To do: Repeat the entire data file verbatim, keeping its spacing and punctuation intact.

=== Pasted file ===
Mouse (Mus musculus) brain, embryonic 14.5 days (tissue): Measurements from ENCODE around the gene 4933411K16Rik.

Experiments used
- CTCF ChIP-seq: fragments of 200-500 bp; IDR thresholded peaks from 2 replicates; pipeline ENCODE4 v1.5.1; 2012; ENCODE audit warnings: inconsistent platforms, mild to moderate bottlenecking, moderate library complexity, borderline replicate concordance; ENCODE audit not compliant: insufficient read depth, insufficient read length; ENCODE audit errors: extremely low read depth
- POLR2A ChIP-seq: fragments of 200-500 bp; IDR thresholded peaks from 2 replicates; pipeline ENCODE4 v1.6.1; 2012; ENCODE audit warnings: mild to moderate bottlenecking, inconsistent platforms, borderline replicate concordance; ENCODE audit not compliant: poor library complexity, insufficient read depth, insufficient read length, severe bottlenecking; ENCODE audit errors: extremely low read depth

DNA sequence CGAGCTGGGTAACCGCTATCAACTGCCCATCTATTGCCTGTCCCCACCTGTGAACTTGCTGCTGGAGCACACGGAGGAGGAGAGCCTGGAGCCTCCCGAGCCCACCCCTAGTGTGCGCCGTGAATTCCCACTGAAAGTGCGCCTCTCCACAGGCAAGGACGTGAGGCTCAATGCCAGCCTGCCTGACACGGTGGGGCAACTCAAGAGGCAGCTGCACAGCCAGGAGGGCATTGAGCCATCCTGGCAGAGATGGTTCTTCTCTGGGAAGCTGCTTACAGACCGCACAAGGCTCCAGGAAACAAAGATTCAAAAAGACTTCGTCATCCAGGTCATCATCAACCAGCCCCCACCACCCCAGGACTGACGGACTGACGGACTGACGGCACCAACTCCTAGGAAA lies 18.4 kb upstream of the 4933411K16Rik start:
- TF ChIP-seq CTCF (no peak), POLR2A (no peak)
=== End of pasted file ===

Mouse (Mus musculus) brain, embryonic 14.5 days (tissue): Measurements from ENCODE around the gene 4933411K16Rik.

Experiments used
- CTCF ChIP-seq: fragments of 200-500 bp; IDR thresholded peaks from 2 replicates; pipeline ENCODE4 v1.5.1; 2012; ENCODE audit warnings: inconsistent platforms, mild to moderate bottlenecking, moderate library complexity, borderline replicate concordance; ENCODE audit not compliant: insufficient read depth, insufficient read length; ENCODE audit errors: extremely low read depth
- POLR2A ChIP-seq: fragments of 200-500 bp; IDR thresholded peaks from 2 replicates; pipeline ENCODE4 v1.6.1; 2012; ENCODE audit warnings: mild to moderate bottlenecking, inconsistent platforms, borderline replicate concordance; ENCODE audit not compliant: poor library complexity, insufficient read depth, insufficient read length, severe bottlenecking; ENCODE audit errors: extremely low read depth

DNA sequence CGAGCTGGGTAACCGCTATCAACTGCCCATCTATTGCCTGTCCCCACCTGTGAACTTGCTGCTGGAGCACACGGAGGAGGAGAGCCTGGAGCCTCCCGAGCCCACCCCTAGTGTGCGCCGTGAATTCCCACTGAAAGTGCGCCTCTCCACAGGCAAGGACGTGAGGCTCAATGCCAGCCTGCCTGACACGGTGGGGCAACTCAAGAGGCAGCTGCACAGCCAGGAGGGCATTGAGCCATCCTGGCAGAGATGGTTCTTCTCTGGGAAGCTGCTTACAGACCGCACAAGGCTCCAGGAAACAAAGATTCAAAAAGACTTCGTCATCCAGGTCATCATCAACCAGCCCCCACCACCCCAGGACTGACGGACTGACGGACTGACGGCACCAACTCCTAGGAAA lies 18.4 kb upstream of the 4933411K16Rik start:
- TF ChIP-seq CTCF (no peak), POLR2A (no peak)